Thousands of Australian women would love to look half as good as these lovely lingerie models, but a British doctor thinks two of them are overweight, while one is obese.
The five models above feature in a shapewear campaign for UK department store Marks and Spencer. Like many ordinary women, they range in size from eight to 16, but Dr Ellie Cannon thinks they set an unhealthy example no one should aspire to.
"Fat, truth be told, is neither a feminist nor a cosmetic issue," she wrote in a piece published in the Daily Mail. "It is, quite simply, a health issue. And we shouldn't allow ourselves to be steered into losing sight of that fact.
"The fact is it is absolutely outrageous that, in an effort to illustrate the diversity of women, obesity has taken its place alongside ageing and differing skin colours.
"Yes, these adverts have captured the notion of individuality beautifully, by using women in their 50s. But including overweight — and therefore unhealthy — women in the mix is downright misguided, at best. "
Dr Cannon says she treats women struggling with obesity-related health issues in her GP practice every day, and is appalled that it is now acceptable to be overweight.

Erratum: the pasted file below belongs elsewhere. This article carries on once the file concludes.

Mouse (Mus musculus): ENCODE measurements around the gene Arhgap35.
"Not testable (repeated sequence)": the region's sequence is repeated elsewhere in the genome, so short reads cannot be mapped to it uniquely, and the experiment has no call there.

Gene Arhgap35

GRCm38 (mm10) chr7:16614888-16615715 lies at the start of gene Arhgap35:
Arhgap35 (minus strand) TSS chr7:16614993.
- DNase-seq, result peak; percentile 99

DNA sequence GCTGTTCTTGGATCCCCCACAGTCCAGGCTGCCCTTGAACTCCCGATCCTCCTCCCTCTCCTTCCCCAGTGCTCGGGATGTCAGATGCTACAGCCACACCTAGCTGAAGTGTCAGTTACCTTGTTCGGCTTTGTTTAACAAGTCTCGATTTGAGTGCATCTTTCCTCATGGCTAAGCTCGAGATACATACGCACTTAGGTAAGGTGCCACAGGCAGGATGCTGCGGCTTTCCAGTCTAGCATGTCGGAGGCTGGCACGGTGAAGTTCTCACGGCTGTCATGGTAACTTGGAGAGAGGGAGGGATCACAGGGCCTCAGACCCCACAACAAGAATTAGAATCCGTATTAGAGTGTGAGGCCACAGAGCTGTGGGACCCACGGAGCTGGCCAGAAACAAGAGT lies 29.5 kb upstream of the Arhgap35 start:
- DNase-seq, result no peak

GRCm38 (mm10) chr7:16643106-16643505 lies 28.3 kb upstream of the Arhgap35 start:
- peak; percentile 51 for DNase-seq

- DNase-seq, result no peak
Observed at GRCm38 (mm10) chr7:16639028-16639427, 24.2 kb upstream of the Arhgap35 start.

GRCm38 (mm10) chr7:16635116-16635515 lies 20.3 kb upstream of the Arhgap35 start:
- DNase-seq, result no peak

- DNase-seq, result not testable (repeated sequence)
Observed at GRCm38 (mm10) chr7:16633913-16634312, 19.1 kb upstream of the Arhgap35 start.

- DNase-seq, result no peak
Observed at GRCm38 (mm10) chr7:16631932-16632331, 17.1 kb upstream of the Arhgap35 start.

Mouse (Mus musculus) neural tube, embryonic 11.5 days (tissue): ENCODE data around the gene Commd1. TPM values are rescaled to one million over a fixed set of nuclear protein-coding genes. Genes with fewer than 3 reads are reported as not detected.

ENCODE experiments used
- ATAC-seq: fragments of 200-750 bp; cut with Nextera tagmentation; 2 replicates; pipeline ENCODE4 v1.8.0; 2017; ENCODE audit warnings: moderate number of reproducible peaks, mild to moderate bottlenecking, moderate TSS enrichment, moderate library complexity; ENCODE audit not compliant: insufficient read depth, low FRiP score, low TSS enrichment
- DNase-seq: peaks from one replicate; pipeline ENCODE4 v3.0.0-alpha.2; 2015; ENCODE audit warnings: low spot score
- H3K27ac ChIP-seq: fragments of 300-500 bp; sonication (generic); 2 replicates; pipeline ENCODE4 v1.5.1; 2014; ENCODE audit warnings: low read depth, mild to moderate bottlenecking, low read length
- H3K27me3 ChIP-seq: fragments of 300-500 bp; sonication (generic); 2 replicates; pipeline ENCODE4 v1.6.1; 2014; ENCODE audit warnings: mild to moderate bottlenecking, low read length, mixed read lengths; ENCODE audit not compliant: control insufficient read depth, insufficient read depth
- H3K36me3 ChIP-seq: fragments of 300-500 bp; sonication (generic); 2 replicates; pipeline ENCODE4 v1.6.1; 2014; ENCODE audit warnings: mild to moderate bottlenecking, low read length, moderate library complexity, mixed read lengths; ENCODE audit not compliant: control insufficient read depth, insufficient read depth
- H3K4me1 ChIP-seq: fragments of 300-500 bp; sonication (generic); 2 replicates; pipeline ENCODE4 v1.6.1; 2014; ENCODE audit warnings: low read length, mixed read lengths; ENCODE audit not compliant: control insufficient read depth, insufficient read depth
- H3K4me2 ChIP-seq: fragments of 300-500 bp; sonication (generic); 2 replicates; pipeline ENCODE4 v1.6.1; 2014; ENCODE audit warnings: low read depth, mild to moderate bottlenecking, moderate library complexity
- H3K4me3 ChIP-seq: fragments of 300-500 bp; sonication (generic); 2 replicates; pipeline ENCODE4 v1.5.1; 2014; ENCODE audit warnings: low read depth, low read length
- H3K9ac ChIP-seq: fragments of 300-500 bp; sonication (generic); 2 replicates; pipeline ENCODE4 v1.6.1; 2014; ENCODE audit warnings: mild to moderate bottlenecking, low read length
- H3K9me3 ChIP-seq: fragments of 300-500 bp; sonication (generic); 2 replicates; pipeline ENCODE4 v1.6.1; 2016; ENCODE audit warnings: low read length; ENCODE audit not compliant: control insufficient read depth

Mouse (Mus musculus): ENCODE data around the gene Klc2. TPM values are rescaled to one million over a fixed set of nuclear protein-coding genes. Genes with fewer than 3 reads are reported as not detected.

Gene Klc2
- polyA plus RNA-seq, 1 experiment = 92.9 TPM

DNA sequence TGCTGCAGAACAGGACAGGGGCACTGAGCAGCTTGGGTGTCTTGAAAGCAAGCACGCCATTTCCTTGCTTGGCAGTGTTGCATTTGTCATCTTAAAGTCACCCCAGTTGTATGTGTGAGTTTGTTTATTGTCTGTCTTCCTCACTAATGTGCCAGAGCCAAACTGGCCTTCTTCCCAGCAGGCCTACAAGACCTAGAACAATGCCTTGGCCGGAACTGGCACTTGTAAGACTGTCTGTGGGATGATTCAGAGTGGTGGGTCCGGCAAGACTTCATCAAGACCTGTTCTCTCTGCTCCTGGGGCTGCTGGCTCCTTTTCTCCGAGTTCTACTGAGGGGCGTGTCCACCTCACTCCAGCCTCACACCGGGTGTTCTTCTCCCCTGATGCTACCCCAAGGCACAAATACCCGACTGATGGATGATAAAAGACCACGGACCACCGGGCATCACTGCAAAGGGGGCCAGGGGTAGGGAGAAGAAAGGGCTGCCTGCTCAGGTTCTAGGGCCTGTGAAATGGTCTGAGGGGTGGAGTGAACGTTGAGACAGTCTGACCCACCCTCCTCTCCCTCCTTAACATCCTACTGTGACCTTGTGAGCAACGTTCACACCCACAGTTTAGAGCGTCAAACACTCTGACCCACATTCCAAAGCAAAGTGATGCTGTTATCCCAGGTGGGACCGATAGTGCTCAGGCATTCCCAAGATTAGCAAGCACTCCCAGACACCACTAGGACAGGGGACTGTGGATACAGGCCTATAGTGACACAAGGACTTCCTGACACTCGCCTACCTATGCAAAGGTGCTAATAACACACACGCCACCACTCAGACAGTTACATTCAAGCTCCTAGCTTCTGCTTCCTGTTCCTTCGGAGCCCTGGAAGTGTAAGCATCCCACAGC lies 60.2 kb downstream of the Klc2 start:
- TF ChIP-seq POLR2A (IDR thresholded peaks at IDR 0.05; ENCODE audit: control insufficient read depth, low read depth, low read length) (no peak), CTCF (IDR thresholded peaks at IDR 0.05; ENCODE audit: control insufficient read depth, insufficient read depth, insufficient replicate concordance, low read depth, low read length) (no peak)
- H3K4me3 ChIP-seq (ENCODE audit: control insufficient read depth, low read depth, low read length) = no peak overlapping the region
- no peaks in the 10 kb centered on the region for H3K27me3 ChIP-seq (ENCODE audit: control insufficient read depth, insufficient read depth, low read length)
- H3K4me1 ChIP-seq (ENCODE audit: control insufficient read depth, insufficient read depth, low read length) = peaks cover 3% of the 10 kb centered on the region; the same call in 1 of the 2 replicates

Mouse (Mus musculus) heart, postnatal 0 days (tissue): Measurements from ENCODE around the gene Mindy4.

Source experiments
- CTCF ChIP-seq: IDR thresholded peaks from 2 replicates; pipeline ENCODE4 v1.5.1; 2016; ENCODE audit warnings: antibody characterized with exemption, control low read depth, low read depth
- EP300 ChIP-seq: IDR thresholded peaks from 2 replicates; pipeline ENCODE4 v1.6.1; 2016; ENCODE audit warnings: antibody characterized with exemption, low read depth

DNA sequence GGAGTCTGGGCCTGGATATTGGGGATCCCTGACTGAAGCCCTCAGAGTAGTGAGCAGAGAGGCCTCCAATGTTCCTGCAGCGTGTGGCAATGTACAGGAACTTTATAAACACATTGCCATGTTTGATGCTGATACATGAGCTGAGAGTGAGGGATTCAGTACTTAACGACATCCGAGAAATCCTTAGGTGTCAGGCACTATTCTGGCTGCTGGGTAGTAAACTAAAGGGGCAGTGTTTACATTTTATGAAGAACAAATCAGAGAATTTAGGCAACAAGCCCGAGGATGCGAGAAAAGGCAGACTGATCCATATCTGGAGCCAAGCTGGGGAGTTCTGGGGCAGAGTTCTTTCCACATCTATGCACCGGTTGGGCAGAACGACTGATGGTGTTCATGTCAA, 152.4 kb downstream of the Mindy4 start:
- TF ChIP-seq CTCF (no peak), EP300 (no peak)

While she is glad many companies have stopped hiring skeletal models, she says the current trend of celebrating obese ones is just as dangerous.
"I am really concerned by this trend of supposedly empowering women by what has become known as the 'body acceptance movement' which embraces the notion that fat is fine," she wrote.
"While fat may be fine cosmetically, it is not fine for your health. Body shape has been hijacked solely as a fashion issue and as ammunition in the war of cool versus uncool.
"We know from studies of anorexics that when they idolise and obsess over images of these very thin women, it exacerbates their illness and perpetuates their self-loathing and body dysmorphia.
"Isn't it just as irresponsible to promote the notion that being overweight is perfectly normal?"